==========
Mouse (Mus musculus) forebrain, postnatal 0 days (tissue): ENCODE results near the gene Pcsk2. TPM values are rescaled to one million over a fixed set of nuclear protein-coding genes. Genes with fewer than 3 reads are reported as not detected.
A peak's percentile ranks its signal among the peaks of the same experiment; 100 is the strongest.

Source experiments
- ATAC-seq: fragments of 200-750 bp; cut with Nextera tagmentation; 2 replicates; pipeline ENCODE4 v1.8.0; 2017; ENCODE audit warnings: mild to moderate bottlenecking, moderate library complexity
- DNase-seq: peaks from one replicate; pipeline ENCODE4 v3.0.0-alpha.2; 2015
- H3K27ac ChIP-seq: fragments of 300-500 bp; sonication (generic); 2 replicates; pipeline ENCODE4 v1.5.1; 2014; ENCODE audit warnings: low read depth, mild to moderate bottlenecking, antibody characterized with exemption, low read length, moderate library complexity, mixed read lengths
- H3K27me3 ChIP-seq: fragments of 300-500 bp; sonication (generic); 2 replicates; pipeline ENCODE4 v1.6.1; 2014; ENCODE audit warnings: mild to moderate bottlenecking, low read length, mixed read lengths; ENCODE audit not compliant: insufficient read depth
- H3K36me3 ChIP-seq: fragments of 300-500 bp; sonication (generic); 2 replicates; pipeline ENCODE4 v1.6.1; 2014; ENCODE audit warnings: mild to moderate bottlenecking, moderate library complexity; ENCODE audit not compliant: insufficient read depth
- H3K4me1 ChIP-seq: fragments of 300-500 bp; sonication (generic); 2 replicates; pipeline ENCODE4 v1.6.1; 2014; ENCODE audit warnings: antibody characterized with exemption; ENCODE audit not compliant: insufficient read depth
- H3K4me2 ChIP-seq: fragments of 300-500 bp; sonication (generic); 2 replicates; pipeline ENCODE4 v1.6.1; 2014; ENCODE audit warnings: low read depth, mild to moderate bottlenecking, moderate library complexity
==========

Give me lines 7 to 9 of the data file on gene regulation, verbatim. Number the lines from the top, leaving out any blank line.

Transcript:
- H3K27me3 ChIP-seq: fragments of 300-500 bp; sonication (generic); 2 replicates; pipeline ENCODE4 v1.6.1; 2014; ENCODE audit warnings: mild to moderate bottlenecking, low read length, mixed read lengths; ENCODE audit not compliant: insufficient read depth
- H3K36me3 ChIP-seq: fragments of 300-500 bp; sonication (generic); 2 replicates; pipeline ENCODE4 v1.6.1; 2014; ENCODE audit warnings: mild to moderate bottlenecking, moderate library complexity; ENCODE audit not compliant: insufficient read depth
- H3K4me1 ChIP-seq: fragments of 300-500 bp; sonication (generic); 2 replicates; pipeline ENCODE4 v1.6.1; 2014; ENCODE audit warnings: antibody characterized with exemption; ENCODE audit not compliant: insufficient read depth